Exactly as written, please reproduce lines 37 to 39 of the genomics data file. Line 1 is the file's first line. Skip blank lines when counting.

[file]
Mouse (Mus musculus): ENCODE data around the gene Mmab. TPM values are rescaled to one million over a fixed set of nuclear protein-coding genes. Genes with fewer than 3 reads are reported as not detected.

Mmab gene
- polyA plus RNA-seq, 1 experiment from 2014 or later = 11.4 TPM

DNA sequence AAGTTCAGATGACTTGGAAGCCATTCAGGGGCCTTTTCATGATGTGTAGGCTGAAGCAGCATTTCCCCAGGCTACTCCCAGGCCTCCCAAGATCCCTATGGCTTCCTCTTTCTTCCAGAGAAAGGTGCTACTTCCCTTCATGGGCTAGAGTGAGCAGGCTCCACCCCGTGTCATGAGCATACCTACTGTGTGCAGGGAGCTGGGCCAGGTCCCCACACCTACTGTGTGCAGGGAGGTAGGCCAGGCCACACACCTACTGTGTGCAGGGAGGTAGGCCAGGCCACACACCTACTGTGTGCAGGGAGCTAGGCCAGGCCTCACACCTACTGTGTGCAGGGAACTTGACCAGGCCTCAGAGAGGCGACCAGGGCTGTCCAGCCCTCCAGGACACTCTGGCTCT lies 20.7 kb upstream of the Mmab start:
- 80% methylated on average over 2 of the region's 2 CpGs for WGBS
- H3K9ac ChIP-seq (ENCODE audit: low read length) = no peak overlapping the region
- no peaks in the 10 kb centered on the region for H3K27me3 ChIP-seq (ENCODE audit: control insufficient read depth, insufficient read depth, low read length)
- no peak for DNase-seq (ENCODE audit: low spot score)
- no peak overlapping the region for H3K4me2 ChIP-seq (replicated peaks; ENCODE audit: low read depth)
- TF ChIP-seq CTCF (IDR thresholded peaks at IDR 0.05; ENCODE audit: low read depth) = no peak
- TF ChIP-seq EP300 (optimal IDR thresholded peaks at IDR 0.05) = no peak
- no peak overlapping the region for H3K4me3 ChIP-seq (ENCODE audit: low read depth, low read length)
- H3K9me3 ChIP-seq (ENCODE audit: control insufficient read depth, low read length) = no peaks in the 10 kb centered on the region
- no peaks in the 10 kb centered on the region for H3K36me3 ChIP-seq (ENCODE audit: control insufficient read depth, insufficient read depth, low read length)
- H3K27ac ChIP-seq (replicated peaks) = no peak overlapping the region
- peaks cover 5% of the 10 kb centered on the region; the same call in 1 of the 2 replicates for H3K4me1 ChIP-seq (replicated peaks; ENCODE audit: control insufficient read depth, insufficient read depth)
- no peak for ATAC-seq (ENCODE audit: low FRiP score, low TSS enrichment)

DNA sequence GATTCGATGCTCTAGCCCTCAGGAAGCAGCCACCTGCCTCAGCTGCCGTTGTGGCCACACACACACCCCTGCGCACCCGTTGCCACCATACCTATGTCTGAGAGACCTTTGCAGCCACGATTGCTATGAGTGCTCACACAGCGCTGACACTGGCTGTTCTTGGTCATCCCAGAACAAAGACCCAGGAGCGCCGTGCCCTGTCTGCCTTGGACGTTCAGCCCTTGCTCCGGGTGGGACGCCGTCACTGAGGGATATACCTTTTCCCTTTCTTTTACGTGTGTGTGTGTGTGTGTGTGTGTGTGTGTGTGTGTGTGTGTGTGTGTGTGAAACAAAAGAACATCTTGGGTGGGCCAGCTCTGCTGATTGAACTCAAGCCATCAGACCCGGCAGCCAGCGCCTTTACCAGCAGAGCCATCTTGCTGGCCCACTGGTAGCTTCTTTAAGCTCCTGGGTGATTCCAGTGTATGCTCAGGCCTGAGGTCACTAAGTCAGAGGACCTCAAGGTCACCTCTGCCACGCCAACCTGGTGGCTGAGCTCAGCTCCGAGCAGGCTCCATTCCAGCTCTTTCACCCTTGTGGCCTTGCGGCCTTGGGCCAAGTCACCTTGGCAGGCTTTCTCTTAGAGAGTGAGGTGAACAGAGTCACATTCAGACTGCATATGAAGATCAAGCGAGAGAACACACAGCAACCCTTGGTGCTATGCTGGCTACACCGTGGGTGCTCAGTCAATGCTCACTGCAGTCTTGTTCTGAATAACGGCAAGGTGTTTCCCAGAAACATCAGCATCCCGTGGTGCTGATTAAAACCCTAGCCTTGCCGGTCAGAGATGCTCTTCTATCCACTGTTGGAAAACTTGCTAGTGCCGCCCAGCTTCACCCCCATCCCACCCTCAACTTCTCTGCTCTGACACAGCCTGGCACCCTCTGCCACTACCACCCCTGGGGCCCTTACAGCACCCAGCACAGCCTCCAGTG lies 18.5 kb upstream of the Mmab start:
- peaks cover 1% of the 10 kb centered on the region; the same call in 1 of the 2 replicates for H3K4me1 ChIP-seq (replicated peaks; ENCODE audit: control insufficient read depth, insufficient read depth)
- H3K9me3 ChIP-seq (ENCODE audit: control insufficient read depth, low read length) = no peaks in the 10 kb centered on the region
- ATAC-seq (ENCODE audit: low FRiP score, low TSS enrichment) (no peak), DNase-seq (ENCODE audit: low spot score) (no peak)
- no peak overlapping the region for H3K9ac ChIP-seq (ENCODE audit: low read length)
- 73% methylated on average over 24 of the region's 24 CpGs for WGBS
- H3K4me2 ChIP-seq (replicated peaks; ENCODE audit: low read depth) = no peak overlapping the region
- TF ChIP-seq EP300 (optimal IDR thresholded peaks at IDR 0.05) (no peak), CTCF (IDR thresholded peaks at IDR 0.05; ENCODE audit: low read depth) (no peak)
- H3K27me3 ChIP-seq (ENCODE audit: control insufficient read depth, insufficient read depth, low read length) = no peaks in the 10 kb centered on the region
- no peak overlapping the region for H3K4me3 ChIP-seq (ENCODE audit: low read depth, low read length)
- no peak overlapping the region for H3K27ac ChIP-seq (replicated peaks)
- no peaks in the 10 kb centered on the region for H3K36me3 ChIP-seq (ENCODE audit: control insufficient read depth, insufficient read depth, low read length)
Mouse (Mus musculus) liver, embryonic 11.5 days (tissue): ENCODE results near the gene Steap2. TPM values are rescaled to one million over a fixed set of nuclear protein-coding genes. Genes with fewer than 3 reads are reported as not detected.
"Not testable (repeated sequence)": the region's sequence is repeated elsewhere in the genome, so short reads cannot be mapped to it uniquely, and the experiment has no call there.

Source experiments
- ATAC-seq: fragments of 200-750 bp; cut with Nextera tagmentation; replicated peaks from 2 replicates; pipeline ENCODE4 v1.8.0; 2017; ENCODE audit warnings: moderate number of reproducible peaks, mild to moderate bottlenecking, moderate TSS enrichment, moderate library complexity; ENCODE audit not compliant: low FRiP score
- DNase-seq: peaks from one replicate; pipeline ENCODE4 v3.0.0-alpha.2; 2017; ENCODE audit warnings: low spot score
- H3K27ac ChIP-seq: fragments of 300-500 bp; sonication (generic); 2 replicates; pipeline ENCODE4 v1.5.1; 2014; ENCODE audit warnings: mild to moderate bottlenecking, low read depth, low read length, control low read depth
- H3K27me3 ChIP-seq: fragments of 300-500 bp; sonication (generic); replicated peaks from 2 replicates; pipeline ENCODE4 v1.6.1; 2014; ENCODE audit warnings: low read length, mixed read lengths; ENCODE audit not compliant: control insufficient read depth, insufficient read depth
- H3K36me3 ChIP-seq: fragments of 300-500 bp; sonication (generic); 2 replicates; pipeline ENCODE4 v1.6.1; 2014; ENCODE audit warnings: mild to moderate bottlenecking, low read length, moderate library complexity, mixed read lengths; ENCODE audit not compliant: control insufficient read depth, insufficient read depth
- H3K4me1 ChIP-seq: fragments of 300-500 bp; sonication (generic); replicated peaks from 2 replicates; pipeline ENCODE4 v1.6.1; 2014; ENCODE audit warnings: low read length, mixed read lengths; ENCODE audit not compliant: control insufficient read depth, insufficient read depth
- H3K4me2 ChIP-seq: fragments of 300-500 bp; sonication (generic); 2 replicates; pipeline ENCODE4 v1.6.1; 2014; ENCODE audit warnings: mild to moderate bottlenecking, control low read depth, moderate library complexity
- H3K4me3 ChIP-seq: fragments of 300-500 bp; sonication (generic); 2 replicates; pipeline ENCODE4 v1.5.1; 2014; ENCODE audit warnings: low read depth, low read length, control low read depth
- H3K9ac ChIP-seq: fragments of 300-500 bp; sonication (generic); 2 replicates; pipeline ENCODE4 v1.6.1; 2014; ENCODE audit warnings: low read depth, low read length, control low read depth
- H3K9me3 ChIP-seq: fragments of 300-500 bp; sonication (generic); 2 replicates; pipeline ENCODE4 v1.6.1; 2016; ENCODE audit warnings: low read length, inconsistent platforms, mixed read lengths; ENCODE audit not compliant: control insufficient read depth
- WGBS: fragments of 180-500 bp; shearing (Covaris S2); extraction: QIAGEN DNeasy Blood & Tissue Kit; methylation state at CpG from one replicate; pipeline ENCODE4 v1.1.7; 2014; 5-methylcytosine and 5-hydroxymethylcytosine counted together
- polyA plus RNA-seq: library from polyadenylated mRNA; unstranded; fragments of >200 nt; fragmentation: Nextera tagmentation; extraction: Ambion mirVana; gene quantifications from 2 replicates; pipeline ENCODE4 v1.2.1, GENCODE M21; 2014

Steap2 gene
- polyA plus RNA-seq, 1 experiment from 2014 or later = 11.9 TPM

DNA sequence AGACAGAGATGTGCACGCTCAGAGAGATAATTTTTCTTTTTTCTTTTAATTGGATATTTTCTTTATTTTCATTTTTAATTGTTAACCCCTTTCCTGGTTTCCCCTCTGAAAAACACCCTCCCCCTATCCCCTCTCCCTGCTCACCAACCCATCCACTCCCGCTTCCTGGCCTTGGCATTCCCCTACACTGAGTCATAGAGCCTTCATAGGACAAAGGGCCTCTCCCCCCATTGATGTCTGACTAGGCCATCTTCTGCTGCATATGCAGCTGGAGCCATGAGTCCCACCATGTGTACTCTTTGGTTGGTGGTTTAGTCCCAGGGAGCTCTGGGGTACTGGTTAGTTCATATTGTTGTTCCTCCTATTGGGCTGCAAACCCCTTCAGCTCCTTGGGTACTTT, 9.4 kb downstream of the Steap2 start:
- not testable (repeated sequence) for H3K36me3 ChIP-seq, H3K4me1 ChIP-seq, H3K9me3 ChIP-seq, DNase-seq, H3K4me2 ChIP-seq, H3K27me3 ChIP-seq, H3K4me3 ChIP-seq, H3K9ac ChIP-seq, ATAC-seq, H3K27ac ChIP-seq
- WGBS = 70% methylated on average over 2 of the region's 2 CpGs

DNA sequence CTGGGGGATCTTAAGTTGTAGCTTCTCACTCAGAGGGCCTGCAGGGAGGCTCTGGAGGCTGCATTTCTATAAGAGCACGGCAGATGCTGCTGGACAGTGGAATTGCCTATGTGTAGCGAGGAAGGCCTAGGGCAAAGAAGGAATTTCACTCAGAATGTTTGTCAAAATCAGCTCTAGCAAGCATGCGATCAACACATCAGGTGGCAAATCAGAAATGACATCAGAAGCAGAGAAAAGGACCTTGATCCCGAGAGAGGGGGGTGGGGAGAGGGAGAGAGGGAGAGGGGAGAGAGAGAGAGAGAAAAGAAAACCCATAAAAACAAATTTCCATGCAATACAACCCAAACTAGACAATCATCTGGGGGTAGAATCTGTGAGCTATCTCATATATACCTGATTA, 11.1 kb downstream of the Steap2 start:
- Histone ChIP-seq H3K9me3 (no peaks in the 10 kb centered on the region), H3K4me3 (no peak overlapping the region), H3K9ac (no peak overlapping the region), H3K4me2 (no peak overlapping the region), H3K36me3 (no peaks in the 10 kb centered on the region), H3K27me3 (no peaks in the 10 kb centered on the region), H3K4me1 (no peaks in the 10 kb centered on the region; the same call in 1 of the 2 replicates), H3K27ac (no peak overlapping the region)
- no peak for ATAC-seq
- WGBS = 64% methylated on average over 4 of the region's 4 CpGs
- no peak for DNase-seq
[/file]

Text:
- H3K36me3 ChIP-seq: fragments of 300-500 bp; sonication (generic); 2 replicates; pipeline ENCODE4 v1.6.1; 2014; ENCODE audit warnings: mild to moderate bottlenecking, low read length, moderate library complexity, mixed read lengths; ENCODE audit not compliant: control insufficient read depth, insufficient read depth
- H3K4me1 ChIP-seq: fragments of 300-500 bp; sonication (generic); replicated peaks from 2 replicates; pipeline ENCODE4 v1.6.1; 2014; ENCODE audit warnings: low read length, mixed read lengths; ENCODE audit not compliant: control insufficient read depth, insufficient read depth
- H3K4me2 ChIP-seq: fragments of 300-500 bp; sonication (generic); 2 replicates; pipeline ENCODE4 v1.6.1; 2014; ENCODE audit warnings: mild to moderate bottlenecking, control low read depth, moderate library complexity